August 17, 2021

Screen Time: Week of August 16, 2021

A young Afghani girl in a checkered headscarf helps her friend on a skateboarding ramp. Her friend is in skateboarding gear. They’re inside a training room with other young skateboarders. Image from Carol Dysinger’s ‘Learning to Skateboard in a Warzone (If You're a Girl).’ Courtesy of the filmmaking team.

Screen Time is your curated weekly guide to excellent documentaries and nonfiction programs that you can watch at home.

The onslaught of images our news cycles throw at us often ends up benumbing us to the most distressful and saddest of our realities. As we watch news from Afghanistan and read of numbers in our papers, it is important to remind us of the humanity of the people who are suffering and who stand to lose every freedom we take for granted. Head over to our call to action to know how you can help. If you’re a member of The D-Word, please login for the latest on how you can assist in evacuating documentary film crews in Afghanistan. Also read filmmaker Sahraa Karimi’s appeal to the global film community.

This week’s very sombre Screen Time is an urge for us to remember that on the other side of every war, every statistic, and every diplomatic failure, there are people who grieve, despair, resist, and live. These are their stories. 

In the documentary short, The Above, filmmaker Kirsten Johnson fixes her gaze upon an American surveillance balloon that floats over Kabul, looks over everyone’s business, and becomes an opaque repository of information no one has any access to.

In Elizabeth and Gulistan Mirzaei’s For Sardar, journalists Esmat Kohsar and Courtney Body come to terms with the death of their friend and colleague, Sardar Ahmad and his family, who were killed by Taliban gunmen in the restaurant of a luxury hotel in Kabul. As a means to navigate through their grief, the journalists investigate the events that unfolded on the fateful night of March 20, 2014.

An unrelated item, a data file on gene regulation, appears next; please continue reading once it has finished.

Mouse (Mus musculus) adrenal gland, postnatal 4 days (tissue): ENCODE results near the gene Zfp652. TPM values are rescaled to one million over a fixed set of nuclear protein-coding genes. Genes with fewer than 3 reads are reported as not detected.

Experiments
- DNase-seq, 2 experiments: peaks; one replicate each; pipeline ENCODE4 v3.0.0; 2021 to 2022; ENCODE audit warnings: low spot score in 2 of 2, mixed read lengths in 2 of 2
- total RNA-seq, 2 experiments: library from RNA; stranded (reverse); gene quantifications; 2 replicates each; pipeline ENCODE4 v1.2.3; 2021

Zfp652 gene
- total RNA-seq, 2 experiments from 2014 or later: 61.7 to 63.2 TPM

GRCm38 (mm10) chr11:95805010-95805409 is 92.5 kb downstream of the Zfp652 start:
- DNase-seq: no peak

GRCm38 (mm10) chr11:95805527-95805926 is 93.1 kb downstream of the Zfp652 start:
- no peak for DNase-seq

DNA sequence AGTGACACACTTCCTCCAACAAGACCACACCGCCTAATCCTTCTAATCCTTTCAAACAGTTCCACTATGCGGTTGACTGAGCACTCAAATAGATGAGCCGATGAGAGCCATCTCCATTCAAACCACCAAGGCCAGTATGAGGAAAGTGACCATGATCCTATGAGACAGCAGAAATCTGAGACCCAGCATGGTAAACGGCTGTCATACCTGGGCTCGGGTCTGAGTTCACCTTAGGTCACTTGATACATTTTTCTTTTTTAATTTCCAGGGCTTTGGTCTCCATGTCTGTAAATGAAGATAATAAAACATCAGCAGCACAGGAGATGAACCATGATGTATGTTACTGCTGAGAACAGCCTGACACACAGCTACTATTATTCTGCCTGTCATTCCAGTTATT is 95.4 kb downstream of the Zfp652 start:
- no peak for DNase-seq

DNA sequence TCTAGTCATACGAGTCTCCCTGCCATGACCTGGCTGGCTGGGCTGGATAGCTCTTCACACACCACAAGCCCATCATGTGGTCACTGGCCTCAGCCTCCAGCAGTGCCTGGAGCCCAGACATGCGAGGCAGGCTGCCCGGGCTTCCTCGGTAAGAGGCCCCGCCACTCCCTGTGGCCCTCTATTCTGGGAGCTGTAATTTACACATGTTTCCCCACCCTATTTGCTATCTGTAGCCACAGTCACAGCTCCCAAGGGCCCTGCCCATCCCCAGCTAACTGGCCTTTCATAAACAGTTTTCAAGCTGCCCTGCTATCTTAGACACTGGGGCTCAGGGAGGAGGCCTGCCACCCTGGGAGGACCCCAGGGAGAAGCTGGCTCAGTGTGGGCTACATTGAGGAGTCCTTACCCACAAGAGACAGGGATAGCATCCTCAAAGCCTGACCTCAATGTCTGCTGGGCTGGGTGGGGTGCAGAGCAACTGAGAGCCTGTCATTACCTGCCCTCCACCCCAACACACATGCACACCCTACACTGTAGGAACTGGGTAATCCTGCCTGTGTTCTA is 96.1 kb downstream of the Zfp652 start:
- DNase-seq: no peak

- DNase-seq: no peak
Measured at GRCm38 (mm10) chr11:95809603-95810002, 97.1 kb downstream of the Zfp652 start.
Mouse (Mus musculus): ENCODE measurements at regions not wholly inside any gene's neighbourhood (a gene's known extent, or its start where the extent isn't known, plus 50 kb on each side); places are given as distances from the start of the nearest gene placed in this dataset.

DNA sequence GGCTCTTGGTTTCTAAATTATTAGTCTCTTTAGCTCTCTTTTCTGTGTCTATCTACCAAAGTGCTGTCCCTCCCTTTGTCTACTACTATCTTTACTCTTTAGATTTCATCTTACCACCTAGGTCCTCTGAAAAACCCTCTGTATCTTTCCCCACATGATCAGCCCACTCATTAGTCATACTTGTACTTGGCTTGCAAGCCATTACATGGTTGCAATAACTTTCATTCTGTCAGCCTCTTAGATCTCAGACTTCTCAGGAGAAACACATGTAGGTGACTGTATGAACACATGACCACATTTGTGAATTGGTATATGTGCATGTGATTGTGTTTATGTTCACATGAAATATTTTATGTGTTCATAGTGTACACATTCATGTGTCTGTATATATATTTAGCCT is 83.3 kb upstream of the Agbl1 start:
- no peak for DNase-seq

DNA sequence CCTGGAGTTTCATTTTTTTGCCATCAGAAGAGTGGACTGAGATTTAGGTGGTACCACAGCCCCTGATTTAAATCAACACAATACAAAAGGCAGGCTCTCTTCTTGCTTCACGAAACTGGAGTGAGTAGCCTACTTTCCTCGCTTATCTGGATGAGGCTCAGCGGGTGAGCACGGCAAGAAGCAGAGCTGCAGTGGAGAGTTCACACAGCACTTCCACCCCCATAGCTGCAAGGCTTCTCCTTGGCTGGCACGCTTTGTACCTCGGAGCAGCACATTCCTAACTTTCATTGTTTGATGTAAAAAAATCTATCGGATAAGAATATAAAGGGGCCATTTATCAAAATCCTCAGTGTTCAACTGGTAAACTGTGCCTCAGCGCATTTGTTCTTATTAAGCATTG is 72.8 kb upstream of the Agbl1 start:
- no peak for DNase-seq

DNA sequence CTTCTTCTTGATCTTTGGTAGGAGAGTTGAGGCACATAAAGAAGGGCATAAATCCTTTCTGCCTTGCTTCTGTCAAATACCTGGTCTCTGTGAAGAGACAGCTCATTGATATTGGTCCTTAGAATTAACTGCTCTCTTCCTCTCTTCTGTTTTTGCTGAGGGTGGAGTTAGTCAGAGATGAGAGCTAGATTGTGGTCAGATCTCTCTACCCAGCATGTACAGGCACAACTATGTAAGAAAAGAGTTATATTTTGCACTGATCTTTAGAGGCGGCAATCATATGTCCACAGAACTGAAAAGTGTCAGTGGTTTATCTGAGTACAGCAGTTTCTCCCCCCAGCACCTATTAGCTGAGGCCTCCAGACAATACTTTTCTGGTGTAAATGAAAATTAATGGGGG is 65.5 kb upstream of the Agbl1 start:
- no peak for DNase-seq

Havana Marking’s Silencing The Song: An Afghan Fallen Star follows Setara, a young Afghani singer whose veil slips off while she dances and sings on the stage of a talent show. As the film unfolds, we see Setara at the threshold of a new life after being ostracized by the society—as a wife and mother-to-be, while holding on to her dreams of being a pop star.

Angels Are Made of Light, directed by James Longley, is the story of a school in an old Kabul neighborhood, trying to rebuild and rid itself from the clutches of the past while readying itself for the present. Living on the cusp of the many promises of a future, young students and teachers imagine what their lives in Afghanistan will look like. 

Learning to Skateboard in a Warzone (If You're a Girl) is filmmaker Carol Dysinger’s love letter to the brave young girls of Afghanistan who defy societal barriers and insist upon their autonomy through reading, writing, and skateboarding. 

In the Ghazi Stadium, which served as an execution spot for the Taliban, coach Sabir Sharifi trains Afghani women in boxing and guides them as they prepare for the 2012 Olympics. Ariel Nasr’s The Boxing Girls of Kabul amazes us and makes us question every bias we hold against Muslim women from Afghanistan, along with the representations (of them) we have been fed by the media.

In What Tomorrow Brings, filmmaker Beth Murphy visits the Zabuli Education Center, the first school for girls in Afghanistan’s Deh’Subz. Amidst threats from the Taliban, family disapprovals, and general teenage angst, the students inch towards the school’s first ever graduation ceremony.

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